i tried. Both ends of the line are exposed; the lower end terminating in an eye-splice or loop coming up from the bottom against the side of the tub, and hanging over its edge completely disengaged from everything. This arrangement of the lower end is necessary on two accounts. First: In order to facilitate the fastening to it of an additional line from a neighboring boat, in case the stricken whale should sound so deep as to threaten to carry off the entire line originally attached to the harpoo i tried. Both ends of the line are exposed; the lower end terminating in an eye-splice or loop coming up from the bottom against the side of the tub, and hanging over its edge completely disengaged from everything. This arrangement of the lower end is necessary on two accounts. First: In order to facilitate the fastening to it of an additional line from a neighboring boat, in case the stricken whale should sound so deep as to threaten to carry off the entire line originally attached to the harpoon. In these instances, the whale of course is shifted like a mug of ale, as it were, from the one boat to the other; though the first boat always hovers at hand to assist its consort. Second: This arrangement is indispensible for common safety's sake; for were the lower end of the line in any way attached to the boat, and were the whale then to run the line out to the end almost in a single, smoking minute as he sometimes does, he would not stop there, for the doomed boat would infallibly be dragged down after him into the profundity of the sea; and in that case no town-crier would ever find her again. Before lowering the boat for the chase, the upper end of the line is taken aft from the tub, and passing round the loggerhead there, is again carried forward the entire length of the boat, resting crosswise upon the loom or handle of every man's oar, so that it jogs against his wrist in rowing; and also passing between the men, as they alternately sit at the opposing gunwales, to the leaded chocks or grooves in the extreme pointed prow of the boat, where a wooden pin or skewer the size of a common quill, prevents it from slipping out. From the chocks it hangs in a slight festoon over the bows, and is then passed inside the boat again; and some ten or twenty fathoms (called box-line) being coiled upon the box in the bows, it continues its way to the gunwale still a little further aft, and is then attached to the short-warp - the rope which is immediately connected with the harpoon; but previous to that connexion, the short-warp goes through sundry mystifications too tedious to detail. i tried. but any book with that passage, and thousands of passages just like it, can never get five stars from me. and probably not even four. not because i think it is shitty writing, but because when i was growing up, i was told that girls just wanna have fun, and that was not giving me any fun at all. everyone said, "nooo, karen, you were eighteen when you read this the first time, and you just didn't give it your all - you are bound to love it now, with your years of accumulated knowledge and experience." and that sounded valid to me, and it's like when i turned thirty, and i decided to try all the foods i had thought were "from the devil" and see if i liked them now that i was old. i thought that revisiting this book might have the same results and discoveries. but this book remains like olives to me, and not like rice pudding, which, have you tried it? is quite good. but no. turns out that when i was eighteen, i was already fully-formed. and it's not that i don't understand it - i get the biblical allusions, i understand the bitter humor of fast fish loose fish, i am aware of the foreshadowing and symbolism - i went to school, i learned my theory and my close-reading, but there are passages, like the one above, that i could not see the glory in. all i could see was the dull. and the bitch of it is that it started out fine - good, even. i was really getting into the description of the docks and the nantuckters, and it was giving me good new-england-y feelings. and then came that first chapter about whale-anatomy, and i was laughing, remembering encountering it during my first reading and being really angry that this chapter was jaggedly cutting in on the action. and, honestly, it was really good at the end, too. but the whole middle of this book is pretty much a wash. a sea of boredom with occasionally interesting icebergs. at the beginning, he claims that no one has ever written the definitive book about whales and whaling, so - kudos on that, because this is pretty damn definitive. it's just no fun. maybe i would like it better if it had been about sharks?? i like sharks. i know you wouldn't know it to look at me, but i don't have a problem with challenging books. i prefer a well-told story, sure, and i am mostly just a pleasure-reader, not one that needs to be all snooty-pants about everything i read, but i've done the proust thing, and while he can be wordy at times (hahaahah) his words will, eventually, move me, i understand them, and i appreciate being submerged into his character's thought-soup. viginia woolf - dense writing, but it is gorgeous writing that shines a light into the corners of human experience and is astonishing, breathtaking. thomas hardy has pages and pages of descriptive nature-writing, but manages to make it matter. i just wasn't feeling that here. the chapter on the way we perceive white animals, the whale through various artistic representations, rigging, four different chapters on whale anatomy; it's just too much description, not enough story; it seemed all digressive interlude. and you would think that a book so full of semen and dick and men holding hands while squeezing sperm and grinning at each other would have been enough, but i remain unconverted, and sad of it. maybe if i had read this one, it would have been different: oh, no, i have opened the GIS-door: i am only including this one because i totally have that shark stuffie: maybe i am just a frivolous person, unable to appreciate the descriptive bludgeoning of one man's quest to detail every inch of the giant whale. or maybe all y'all are wrong and deluded. heh. dick. come to my blog!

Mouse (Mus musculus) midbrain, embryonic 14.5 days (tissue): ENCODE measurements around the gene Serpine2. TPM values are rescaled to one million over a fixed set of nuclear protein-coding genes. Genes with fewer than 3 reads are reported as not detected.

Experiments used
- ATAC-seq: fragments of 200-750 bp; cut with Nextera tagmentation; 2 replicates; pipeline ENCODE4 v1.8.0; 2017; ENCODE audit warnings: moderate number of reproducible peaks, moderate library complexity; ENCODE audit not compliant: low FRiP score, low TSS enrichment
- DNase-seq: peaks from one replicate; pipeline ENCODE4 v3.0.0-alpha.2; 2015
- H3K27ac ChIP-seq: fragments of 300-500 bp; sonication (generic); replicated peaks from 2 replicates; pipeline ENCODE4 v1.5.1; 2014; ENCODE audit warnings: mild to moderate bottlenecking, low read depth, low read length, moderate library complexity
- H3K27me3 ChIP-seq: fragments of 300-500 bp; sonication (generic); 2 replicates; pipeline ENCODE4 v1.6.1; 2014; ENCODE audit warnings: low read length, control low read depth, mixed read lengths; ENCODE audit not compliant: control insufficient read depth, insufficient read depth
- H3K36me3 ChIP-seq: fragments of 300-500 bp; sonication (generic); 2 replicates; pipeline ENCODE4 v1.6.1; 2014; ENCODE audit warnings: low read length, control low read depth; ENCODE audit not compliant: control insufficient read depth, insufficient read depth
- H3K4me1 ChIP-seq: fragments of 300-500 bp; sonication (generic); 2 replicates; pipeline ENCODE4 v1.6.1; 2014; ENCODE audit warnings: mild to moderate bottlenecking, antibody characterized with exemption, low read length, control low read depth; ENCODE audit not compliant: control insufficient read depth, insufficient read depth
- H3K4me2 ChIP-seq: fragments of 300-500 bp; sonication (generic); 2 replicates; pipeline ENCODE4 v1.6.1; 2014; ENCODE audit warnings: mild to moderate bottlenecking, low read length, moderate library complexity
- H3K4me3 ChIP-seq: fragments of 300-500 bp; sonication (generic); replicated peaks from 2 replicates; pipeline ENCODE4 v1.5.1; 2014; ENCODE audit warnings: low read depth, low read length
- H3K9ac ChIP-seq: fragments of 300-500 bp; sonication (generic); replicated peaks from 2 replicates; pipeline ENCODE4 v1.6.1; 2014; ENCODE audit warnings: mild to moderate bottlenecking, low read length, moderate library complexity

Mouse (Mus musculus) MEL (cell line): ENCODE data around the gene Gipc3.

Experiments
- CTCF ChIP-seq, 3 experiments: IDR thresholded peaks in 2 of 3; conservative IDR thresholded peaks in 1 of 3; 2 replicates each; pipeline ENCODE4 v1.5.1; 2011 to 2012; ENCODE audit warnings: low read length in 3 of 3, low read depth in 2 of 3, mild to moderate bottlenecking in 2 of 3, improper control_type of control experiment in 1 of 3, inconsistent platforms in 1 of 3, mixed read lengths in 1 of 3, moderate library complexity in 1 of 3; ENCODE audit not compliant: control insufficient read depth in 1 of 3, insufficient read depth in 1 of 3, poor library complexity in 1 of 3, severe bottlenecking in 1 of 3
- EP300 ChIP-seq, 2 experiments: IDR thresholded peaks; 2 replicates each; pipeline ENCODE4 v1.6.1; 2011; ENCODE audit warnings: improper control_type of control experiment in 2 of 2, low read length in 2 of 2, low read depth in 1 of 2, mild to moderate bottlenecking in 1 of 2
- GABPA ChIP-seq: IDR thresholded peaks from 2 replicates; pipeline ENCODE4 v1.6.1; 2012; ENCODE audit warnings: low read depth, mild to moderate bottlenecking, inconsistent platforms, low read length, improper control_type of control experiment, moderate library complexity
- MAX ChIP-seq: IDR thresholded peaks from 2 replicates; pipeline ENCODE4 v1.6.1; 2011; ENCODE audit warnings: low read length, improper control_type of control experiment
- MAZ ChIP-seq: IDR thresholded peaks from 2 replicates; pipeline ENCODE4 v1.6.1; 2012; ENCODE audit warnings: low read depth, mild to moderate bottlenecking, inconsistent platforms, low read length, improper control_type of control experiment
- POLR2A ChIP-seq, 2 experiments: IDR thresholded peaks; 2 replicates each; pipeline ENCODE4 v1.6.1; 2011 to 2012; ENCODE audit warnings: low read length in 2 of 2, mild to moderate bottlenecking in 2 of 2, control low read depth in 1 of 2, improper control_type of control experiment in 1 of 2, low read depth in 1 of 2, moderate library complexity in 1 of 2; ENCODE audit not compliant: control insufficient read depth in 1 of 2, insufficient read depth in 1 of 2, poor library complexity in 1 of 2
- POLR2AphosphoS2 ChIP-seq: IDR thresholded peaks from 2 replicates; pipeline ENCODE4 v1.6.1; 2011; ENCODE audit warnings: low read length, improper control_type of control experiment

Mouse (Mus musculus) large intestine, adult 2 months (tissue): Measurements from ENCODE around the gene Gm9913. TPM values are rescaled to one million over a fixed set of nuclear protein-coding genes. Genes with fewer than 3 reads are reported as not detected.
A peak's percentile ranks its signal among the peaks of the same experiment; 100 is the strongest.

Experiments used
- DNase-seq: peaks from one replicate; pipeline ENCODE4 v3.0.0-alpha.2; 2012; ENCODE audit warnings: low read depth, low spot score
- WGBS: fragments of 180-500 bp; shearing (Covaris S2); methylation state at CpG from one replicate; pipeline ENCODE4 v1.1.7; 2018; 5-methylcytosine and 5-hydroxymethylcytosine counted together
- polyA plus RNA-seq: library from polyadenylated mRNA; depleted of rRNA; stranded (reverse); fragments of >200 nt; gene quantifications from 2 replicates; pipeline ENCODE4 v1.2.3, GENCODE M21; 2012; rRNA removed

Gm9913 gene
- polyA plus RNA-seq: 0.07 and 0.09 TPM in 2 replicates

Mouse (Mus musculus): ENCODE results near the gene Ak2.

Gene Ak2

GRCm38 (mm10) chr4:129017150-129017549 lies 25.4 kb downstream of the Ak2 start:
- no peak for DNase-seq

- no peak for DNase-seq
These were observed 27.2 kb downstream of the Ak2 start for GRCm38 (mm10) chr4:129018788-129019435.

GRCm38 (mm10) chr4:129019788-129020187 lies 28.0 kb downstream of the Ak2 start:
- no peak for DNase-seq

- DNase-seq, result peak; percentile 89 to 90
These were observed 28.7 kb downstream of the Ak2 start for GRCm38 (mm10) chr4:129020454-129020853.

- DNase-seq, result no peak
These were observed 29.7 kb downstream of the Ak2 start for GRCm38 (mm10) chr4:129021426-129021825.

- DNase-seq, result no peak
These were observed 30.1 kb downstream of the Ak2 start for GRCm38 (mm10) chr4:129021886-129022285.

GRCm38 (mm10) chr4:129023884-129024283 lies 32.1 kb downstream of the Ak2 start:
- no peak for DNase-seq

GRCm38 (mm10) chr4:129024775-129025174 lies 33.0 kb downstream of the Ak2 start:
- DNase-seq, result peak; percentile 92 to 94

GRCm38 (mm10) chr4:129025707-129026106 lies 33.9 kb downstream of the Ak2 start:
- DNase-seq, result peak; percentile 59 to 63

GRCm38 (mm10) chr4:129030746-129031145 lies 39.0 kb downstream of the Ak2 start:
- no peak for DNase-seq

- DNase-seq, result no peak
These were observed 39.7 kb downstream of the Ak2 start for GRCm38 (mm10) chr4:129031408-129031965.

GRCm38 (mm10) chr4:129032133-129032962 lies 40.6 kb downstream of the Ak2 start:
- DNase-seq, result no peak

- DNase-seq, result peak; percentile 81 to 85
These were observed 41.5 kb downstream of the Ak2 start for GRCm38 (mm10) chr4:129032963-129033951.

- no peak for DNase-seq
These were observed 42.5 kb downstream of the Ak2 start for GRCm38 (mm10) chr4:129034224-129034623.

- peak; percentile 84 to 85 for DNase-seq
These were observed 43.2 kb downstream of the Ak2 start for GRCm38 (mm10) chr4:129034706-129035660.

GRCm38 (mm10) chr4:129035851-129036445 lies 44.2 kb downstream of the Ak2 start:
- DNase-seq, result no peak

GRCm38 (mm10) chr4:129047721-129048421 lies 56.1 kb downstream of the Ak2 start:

6. 5 out of 5